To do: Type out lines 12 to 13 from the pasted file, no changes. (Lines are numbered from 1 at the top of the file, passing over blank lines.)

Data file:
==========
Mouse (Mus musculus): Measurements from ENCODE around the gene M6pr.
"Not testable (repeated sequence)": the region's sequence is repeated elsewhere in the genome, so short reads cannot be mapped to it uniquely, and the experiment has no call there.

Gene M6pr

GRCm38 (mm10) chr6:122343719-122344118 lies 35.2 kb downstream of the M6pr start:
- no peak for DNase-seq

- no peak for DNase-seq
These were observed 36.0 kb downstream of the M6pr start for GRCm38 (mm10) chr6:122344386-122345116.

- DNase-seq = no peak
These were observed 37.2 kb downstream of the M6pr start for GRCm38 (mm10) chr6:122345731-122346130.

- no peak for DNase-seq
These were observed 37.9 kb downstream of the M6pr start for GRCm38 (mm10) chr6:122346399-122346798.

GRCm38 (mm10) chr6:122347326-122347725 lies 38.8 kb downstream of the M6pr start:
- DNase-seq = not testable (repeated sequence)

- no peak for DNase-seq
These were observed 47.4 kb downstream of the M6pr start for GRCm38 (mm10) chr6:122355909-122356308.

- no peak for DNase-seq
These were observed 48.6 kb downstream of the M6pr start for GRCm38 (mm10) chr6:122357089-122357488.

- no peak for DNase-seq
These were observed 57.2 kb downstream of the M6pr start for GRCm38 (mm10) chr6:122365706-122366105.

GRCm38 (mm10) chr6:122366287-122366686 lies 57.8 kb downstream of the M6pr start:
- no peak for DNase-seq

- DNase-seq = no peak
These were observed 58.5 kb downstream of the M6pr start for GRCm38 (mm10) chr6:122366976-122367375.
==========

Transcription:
GRCm38 (mm10) chr6:122347326-122347725 lies 38.8 kb downstream of the M6pr start:
- DNase-seq = not testable (repeated sequence)